City rates, but country services

There are some things we know we have made a choice to ‘forego’ by living in a rural setting, such as being near big supermarkets, having public transport, etc.

PIC OF THE WEEK: Fire & Rescue Commissioner Paul Baxter poses for a photograph with members of Braidwood Station 263, October 3. Photo: Tim Wimborne

PIC OF THE WEEK: Fire & Rescue Commissioner Paul Baxter poses for a photograph with members of Braidwood Station 263, October 3. Photo: Tim Wimborne

Those things, you would know whether they are available where you are wanting to live, or how far away they are (you would think you’d do some research).

But other things – such as sub-standard infrastructure (roads, footpaths, etc) – should not be let go just because of where we are.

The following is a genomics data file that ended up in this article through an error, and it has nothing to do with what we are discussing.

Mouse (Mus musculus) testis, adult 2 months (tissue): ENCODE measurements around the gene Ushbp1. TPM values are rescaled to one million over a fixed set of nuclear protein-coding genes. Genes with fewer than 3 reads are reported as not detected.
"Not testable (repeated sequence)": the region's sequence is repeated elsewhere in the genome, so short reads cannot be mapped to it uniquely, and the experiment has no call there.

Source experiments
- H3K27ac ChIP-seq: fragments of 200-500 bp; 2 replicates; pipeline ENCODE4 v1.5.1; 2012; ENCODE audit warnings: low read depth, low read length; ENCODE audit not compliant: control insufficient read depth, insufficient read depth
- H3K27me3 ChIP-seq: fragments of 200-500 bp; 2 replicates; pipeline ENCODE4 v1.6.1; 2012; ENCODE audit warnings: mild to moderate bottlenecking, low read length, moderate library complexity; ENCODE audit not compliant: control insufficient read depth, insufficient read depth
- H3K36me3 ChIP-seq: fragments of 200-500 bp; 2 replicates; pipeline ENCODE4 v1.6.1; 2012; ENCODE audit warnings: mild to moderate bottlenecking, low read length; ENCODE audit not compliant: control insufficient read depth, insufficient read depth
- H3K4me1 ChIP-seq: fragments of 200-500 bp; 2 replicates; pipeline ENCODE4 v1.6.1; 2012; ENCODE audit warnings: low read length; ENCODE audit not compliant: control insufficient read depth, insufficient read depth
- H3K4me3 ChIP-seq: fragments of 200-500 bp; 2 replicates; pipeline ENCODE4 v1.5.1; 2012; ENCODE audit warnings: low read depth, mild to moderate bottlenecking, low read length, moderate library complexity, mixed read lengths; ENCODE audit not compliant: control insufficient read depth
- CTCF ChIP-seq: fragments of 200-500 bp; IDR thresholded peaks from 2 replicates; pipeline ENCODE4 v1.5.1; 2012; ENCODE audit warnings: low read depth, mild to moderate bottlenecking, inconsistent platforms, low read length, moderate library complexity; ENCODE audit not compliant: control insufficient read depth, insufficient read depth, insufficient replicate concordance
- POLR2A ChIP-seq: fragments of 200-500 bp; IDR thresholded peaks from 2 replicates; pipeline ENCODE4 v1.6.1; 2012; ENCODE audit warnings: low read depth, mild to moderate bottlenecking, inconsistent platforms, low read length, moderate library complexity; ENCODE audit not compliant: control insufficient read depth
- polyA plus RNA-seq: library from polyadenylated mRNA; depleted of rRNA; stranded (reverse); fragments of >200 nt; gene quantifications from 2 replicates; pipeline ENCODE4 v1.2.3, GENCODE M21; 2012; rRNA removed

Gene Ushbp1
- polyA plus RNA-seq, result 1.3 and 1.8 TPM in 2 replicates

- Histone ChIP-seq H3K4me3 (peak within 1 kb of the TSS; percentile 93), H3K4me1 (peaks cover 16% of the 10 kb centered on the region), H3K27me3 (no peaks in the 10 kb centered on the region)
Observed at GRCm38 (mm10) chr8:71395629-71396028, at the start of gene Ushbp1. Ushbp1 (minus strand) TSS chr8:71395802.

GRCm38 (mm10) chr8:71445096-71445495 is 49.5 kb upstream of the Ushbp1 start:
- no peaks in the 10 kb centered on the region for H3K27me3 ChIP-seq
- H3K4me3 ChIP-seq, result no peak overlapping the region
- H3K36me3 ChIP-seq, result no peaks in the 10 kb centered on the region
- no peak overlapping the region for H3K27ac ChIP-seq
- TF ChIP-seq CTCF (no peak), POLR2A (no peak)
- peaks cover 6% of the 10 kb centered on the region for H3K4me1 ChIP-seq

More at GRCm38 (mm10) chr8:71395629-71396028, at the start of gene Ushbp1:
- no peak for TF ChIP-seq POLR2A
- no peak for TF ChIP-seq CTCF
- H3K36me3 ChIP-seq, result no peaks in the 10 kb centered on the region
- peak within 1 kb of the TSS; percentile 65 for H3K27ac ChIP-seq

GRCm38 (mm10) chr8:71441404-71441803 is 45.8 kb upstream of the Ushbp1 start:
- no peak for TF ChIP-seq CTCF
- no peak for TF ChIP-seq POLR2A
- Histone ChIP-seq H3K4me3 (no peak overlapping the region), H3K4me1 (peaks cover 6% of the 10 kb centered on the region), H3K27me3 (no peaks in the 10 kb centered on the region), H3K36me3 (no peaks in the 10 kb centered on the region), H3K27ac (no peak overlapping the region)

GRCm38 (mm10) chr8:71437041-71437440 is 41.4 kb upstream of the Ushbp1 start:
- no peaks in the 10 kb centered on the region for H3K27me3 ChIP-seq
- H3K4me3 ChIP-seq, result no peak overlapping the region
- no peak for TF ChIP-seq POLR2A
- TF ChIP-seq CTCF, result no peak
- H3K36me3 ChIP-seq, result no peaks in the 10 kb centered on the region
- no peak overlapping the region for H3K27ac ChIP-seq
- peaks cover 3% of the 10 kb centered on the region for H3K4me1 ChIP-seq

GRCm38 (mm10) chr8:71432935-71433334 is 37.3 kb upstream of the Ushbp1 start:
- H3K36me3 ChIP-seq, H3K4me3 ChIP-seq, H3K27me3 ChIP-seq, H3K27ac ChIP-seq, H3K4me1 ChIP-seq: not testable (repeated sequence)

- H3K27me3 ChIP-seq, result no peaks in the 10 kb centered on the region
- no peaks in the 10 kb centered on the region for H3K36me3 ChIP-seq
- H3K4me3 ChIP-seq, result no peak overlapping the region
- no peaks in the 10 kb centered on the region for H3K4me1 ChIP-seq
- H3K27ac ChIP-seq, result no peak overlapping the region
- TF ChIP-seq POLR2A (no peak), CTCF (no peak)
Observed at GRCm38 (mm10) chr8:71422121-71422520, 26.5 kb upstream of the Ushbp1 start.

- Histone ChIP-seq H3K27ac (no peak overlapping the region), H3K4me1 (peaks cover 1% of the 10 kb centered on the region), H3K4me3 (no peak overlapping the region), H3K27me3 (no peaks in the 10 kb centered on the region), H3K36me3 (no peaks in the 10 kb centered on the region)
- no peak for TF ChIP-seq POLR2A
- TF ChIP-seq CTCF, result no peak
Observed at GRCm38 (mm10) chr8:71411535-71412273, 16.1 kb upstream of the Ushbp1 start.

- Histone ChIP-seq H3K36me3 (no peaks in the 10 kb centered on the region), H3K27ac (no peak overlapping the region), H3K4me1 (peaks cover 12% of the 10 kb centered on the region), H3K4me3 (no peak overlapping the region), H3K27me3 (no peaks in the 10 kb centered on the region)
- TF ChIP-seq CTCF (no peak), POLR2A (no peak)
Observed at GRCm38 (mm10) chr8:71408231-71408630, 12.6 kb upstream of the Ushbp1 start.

We can’t all live in the city, or don’t want to, and if everyone from rural areas moved to have the handiness of the city life, the cities wouldn’t cope with the influx.

Not only that, you can’t have a farm in the city to provide meat, dairy and other agriculture, so people need to live in the country. 

We make a choice of living away from the city lifestyle, yes, but we shouldn’t have to put up with being last for funding or upgrades, etc.

Kristelle Mann via Facebook

If we don’t get the same services, why are our rates the same as the city.

I am arguing with QPRC as they charged every resident $391 on their rates for a waste program charge.

They said it was to cover Chemical Clean Up Day and Clean Up Australia Day, tip reclamation and roadside clean-ups. Both clean-up days are ‘free’, I pay to use a tip, and they have never cleaned up my road.

Megan Williams via Facebook

Don’t trust Google Maps

You need look no further for another example than to ask Google for directions to Braidwood. Leads you to a paddock 250 metres north-east of the northern end of Wallace Street.

David Burns via Facebook